EVERETT — For many families, getting the traditional fresh-cut Christmas tree marks the beginning of the holidays and make it the centerpiece of holiday home decor.
But as the holidays come to a close, Christmas trees dry out, increasing the risk of house fires.
Fire marshals from around the county are asking folks to be mindful of how long a tree should stay indoors.
“When the needles start to fall from the tree, it means the tree is dry and should be taken down,” Marysville Fire Marshal Tom Maloney said.
Fresh-cut Christmas trees typically are a variety of fir, which are conifers. They carry high volumes of sap, and their needles are particularly flammable. Trees often are decorated with strings of colorful lights.
“We suggest people have a fresh-cut tree as opposed to one from a lot, keep it watered, and keep it away from heaters and open flame,” said Everett Fire Marshal Rick Robinson.
Some people bring home trees in mid-November, or as early as Halloween. If they are purchased at a lot, the trees may have been cut much earlier.
The longer a tree has been cut, the greater the fire hazard, Robinson said.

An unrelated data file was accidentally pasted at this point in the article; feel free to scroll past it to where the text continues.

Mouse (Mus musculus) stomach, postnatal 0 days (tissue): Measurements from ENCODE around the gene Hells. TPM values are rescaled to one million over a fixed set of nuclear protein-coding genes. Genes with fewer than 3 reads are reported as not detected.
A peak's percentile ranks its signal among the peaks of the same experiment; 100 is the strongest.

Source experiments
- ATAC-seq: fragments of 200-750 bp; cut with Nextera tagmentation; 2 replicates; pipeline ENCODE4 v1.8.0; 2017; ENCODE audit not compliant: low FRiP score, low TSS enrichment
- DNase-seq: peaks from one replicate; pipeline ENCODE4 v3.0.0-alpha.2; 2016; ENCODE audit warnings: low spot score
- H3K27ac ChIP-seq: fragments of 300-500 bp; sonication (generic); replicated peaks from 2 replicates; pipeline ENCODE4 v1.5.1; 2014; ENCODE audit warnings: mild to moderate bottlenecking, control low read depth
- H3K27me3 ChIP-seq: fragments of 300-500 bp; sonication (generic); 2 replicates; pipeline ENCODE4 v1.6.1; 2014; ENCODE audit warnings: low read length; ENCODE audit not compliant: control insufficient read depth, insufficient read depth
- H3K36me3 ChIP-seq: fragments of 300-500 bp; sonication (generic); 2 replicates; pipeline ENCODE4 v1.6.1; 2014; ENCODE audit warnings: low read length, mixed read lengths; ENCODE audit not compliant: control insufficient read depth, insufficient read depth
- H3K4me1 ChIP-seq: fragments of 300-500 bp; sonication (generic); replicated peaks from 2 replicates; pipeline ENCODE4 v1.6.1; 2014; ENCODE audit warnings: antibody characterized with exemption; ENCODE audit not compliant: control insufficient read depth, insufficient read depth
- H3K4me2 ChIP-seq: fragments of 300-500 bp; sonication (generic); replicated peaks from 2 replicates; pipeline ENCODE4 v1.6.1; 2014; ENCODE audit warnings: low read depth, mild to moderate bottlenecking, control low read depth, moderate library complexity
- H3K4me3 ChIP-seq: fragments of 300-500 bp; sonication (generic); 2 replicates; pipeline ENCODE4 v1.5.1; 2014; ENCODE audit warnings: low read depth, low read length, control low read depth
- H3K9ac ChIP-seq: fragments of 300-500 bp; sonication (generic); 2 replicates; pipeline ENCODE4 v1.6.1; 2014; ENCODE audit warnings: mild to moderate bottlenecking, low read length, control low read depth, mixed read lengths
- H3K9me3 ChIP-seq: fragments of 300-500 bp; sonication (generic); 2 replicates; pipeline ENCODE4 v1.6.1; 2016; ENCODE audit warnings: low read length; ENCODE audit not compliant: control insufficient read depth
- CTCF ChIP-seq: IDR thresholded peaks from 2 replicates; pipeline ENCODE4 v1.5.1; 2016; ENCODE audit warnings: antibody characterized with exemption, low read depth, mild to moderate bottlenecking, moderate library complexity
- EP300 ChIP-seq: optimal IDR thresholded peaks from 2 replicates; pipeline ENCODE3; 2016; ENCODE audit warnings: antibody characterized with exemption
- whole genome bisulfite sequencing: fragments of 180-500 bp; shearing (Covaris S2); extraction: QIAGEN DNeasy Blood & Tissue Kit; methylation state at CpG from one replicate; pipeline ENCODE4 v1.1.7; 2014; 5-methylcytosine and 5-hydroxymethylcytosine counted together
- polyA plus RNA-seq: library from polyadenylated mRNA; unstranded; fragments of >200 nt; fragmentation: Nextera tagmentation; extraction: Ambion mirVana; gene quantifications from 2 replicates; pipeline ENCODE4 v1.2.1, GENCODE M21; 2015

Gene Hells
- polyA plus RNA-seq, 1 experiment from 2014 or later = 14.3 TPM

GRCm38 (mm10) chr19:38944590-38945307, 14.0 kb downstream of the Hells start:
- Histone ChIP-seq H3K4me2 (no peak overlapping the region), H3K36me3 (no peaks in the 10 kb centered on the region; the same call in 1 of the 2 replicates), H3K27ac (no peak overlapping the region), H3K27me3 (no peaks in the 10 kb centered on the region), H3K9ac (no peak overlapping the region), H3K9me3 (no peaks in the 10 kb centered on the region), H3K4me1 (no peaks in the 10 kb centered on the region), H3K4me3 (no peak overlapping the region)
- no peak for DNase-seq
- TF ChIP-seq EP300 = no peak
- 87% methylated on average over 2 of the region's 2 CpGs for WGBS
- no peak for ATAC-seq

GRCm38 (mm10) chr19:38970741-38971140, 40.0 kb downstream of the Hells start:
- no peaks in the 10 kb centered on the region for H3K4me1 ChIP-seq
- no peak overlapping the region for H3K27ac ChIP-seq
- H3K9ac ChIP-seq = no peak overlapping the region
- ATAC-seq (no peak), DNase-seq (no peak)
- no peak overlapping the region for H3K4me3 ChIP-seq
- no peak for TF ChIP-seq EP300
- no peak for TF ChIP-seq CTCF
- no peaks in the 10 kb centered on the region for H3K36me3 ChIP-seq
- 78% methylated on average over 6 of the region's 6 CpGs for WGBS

Tree sap is particularly volatile. Christmas trees are usually pretty sappy.
By Christmas, many trees are dry. Even if you’ve kept it watered, they do dry out, just like fresh-cut flowers. The needles provide a lot of surface area to burn.
“These factors cause trees to burn very quickly, and very hot. A tree can be fully consumed in a matter of minutes, and the high heat and flash will ignite walls and furniture just as quickly. This is what makes Christmas tree fires so dangerous,” Robinson said.
Simple things can be done to prevent Christmas tree fires, such as not overloading electrical outlets, not using too many light strings, and unplugging lights when leaving the home.
A dry tree burns three to four times faster than a watered tree, Maloney said. The National Fire Protection Association produced a short video showing this.
“A dry tree is the difference between a damaged home and a destroyed home,” he said.
“We aren’t saying you can’t enjoy your decorations. We just want people to have a fun while staying safe.”
For more tips about Christmas tree fire prevention, go to nfpa.org
Andrew Gobin: 425-339-3000 ext. 5461; email@example.com